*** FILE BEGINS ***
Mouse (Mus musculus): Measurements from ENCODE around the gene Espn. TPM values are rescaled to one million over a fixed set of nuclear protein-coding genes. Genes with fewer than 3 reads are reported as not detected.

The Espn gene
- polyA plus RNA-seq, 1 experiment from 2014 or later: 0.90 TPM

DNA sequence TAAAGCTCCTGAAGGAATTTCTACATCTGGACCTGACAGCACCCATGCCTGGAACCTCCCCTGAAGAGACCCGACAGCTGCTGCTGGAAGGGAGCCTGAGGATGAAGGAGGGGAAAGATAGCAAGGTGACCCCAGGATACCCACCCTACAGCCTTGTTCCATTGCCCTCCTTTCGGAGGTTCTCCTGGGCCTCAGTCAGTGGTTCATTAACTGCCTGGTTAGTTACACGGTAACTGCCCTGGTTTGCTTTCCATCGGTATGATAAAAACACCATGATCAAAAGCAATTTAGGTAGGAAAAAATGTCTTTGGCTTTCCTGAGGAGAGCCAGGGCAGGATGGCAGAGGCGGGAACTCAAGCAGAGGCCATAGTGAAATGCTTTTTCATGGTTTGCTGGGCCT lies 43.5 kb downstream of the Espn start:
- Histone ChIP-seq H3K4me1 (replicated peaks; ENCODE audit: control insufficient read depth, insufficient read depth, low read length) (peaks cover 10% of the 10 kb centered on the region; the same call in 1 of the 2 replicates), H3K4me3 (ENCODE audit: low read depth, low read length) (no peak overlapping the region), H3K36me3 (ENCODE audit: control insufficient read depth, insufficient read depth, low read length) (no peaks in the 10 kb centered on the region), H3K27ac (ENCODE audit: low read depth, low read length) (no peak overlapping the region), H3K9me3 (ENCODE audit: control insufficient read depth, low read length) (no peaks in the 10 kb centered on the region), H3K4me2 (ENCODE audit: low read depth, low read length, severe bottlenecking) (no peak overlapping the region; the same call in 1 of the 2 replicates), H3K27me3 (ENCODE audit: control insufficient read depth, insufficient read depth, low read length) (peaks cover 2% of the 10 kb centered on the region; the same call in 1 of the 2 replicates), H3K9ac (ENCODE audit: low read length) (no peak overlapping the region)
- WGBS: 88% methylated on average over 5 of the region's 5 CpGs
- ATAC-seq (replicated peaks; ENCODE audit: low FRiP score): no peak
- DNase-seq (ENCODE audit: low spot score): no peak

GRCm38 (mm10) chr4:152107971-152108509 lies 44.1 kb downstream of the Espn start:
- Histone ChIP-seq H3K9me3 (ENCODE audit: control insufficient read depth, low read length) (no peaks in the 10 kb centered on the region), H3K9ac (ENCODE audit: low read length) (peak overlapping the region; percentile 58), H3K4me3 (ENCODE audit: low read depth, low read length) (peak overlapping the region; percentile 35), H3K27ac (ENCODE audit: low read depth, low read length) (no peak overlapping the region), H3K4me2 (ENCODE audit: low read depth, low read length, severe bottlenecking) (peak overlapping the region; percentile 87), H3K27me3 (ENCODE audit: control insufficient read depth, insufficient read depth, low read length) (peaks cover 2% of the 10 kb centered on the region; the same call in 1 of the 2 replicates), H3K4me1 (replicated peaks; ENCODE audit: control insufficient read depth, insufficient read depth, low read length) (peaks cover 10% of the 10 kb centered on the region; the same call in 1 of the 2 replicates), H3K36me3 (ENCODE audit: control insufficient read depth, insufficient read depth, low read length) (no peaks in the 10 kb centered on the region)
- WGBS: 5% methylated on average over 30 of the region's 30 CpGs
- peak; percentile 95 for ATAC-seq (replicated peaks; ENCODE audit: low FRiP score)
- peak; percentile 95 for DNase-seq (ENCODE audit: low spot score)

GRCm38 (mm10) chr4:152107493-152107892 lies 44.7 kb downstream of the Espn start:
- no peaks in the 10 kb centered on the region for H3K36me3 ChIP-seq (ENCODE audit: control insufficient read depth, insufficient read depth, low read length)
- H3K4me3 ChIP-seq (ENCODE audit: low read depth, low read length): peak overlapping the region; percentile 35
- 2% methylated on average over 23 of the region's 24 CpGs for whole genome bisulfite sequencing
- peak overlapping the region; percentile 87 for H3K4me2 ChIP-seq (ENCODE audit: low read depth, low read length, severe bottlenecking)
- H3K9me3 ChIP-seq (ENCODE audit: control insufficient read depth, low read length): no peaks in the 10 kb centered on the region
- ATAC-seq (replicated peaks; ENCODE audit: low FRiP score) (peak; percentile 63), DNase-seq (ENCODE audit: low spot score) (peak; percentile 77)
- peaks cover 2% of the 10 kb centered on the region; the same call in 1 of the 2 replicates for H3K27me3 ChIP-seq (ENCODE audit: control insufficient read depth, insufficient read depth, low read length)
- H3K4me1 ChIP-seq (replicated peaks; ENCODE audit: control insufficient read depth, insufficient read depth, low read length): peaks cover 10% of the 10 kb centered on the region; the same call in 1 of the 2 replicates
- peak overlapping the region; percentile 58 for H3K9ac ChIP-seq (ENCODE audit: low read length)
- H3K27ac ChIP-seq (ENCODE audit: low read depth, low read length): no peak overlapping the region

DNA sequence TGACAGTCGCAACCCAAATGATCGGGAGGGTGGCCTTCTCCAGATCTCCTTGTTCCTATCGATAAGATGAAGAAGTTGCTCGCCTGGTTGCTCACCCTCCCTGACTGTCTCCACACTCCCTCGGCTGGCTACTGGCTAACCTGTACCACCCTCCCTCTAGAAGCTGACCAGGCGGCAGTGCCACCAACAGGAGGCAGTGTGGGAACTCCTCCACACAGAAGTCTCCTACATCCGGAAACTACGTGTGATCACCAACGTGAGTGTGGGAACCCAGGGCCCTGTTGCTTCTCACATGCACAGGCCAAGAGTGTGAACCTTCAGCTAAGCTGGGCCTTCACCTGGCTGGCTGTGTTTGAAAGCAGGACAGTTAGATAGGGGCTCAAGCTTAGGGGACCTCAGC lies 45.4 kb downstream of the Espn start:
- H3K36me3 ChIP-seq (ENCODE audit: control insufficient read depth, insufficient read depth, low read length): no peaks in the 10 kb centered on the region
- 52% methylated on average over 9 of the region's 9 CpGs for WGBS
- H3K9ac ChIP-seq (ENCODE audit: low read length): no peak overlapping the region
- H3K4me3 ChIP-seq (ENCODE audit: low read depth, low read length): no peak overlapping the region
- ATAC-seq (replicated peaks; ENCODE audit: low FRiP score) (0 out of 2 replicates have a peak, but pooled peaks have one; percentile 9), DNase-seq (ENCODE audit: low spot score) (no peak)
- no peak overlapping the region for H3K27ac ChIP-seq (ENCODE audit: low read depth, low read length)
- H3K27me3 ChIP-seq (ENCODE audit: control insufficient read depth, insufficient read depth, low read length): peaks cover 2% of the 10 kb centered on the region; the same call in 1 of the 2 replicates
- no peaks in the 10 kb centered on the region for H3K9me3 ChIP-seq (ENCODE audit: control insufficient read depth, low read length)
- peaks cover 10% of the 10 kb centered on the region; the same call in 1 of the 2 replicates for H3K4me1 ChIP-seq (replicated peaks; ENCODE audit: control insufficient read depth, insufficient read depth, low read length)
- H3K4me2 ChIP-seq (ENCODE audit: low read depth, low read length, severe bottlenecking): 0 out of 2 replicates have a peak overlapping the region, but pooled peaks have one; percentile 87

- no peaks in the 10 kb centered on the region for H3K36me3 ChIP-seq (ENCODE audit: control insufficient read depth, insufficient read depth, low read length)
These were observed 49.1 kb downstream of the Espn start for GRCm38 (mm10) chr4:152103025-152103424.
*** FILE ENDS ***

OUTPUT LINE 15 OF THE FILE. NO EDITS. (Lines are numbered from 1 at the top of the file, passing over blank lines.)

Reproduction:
- no peaks in the 10 kb centered on the region for H3K36me3 ChIP-seq (ENCODE audit: control insufficient read depth, insufficient read depth, low read length)